The UCP did a bad thing that has hurt citizens, tried to hide it by lying (which hurt even more citizens), then tried to blame the party which warned of the potential—now proved—for harm if safety steps were neglected —which, indeed, they were, harming even more citizens.

    I supposed one helluva lawsuit, apparently warranted, has to wait for this pandemic, and particularly with respect workers at these picking plants and their families infected by subsequent contact, to play out more fully in order to include everyone who’s been harmed by inspection negligence, false assurances of safety, and pathetically preposterous attempts to shift culpability which delays taking proper action, now long overdue.

    The only thing that makes sense is if the governing UCP party thinks its well-known anti-union ethos licences the infection and potential killing of unionized workers who contract COVID19 at their workplace. It seems impossible any government could do such a bad job by accident, especially after being repeatedly warned. Perhaps the UCP message to what it considers partisan heresy is, nya-nay-nya-nya-nya.

    I’d like to see that tried in a court of law. Could start with criminal negligence.

  14. I guess this was a rehearsal for the operation of that Babylon app.

    “Doctor. I believe my leg is broken. It’s bent.”

    “Nope. That looks like nothing to me. Geez. This wireless is bad today. Maybe not broken — could be gout, though.”

  15. My solution to business owners who claim that their plant is safe is to require the top shareholders to visit the plant in person for one day and talk to their workers to show their belief that that is the case. If they show up, I could start to believe them. Apply the same to nuclear power plant owners. They will show they have their skin in the game. Otherwise we know they don’t really believe it themselves.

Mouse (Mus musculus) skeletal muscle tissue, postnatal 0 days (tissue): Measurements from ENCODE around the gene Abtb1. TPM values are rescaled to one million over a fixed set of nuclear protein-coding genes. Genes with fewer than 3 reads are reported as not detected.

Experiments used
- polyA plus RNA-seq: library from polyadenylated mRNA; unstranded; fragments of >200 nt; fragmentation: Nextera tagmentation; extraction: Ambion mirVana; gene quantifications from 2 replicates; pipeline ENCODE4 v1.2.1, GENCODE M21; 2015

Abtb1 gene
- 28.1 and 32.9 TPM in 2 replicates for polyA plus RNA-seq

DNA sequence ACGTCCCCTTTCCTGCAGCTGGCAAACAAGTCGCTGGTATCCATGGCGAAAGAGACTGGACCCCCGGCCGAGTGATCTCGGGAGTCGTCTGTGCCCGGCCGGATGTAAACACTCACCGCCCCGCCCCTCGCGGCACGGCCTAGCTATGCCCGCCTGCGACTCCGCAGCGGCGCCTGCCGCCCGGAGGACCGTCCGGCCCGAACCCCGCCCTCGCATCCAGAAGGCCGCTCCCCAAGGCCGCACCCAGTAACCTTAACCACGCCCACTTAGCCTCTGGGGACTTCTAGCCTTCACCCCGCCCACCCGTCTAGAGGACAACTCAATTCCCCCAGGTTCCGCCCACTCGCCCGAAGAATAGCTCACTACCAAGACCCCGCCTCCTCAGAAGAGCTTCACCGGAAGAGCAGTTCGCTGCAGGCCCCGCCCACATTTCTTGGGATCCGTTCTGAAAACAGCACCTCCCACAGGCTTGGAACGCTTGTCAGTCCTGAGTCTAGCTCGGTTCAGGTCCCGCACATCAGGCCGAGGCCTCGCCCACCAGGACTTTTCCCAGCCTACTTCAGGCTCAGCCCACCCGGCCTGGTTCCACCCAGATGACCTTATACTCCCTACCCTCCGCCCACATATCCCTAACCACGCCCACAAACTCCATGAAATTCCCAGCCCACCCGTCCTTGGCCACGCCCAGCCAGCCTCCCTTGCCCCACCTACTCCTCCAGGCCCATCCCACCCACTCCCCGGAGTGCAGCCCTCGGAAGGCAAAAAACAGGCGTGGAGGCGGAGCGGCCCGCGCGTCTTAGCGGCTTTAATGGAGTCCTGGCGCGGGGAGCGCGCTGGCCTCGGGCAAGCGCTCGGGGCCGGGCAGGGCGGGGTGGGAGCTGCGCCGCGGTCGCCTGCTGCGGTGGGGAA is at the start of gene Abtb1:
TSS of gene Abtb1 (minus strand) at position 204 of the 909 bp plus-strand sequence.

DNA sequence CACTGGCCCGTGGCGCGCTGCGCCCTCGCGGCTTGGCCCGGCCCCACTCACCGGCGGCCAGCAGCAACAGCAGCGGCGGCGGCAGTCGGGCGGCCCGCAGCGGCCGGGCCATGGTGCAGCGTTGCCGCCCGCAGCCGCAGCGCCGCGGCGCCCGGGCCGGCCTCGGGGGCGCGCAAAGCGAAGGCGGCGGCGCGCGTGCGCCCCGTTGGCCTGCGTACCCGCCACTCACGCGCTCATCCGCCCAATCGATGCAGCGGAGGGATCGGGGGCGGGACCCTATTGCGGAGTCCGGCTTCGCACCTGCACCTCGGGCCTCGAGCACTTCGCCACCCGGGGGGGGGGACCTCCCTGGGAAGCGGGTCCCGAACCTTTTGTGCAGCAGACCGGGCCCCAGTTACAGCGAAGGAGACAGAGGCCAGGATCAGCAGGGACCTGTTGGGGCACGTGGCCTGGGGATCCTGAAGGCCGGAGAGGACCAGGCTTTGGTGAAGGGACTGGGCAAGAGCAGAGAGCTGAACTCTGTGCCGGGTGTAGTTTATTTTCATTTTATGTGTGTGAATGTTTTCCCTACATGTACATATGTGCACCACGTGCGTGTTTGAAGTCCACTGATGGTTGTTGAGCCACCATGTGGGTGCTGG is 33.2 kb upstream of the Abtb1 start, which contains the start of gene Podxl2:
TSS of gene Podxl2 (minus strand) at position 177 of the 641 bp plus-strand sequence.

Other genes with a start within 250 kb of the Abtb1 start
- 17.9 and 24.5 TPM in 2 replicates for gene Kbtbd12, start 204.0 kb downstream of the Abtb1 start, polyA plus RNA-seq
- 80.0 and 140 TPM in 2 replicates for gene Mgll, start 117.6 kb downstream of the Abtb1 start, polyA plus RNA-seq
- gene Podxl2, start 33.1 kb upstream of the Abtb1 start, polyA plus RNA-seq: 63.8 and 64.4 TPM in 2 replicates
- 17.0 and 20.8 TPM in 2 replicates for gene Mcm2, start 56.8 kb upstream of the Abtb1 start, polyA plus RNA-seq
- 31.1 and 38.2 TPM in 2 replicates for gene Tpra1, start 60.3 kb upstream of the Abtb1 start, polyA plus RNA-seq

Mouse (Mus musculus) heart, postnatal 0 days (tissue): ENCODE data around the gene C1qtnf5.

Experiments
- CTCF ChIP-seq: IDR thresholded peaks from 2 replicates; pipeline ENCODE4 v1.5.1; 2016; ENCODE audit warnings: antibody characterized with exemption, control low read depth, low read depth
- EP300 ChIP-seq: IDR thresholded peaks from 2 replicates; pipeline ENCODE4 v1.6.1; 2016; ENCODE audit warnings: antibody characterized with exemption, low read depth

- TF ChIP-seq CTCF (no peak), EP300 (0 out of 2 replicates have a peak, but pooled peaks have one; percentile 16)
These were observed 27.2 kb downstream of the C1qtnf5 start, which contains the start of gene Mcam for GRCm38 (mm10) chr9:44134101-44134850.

16. With regard to virtual inspections and the Ministry of Red Tape Reduction I can’t help but think about Monty Python’s Society for Putting Things on top of Other Things

  17. A little bit of cronyism here and a little bit of patronage there and pretty soon you have yourself a nice little kleptocracy that just loves to keep the old corporate state revolving door well lubricated. And that is why the landscape just never seems to change in the Canadian petro-state/wannabe energy super power, with the same old people, with the same old partners, doing that same old song and dance.

    It is odd that all of the private enterprise/free market types always have to come back to the state in order to both remain solvent and to top up their own very private salaries.

    “Kinney noted that several of the companies that have received AIMCo investments are financial supporters of the UCP or of groups that support the party.”

    “Those companies are in the tank for UCP,” he said. “The links are troubling.”

    “At least one company has gone bankrupt despite the injection of tens of millions of pension dollars.”

    The looting of the government, the public financial commons and its seemingly endless supply of money, for private benefit, is the preferred game in town it seems. A model perfected by the Americans and imported into Texas of the North.

  18. When I first saw this story, the first thing I thought was, if it wasn’t safe for WH&S inspectors to go into the plant, how could it have be safe for the workers … ???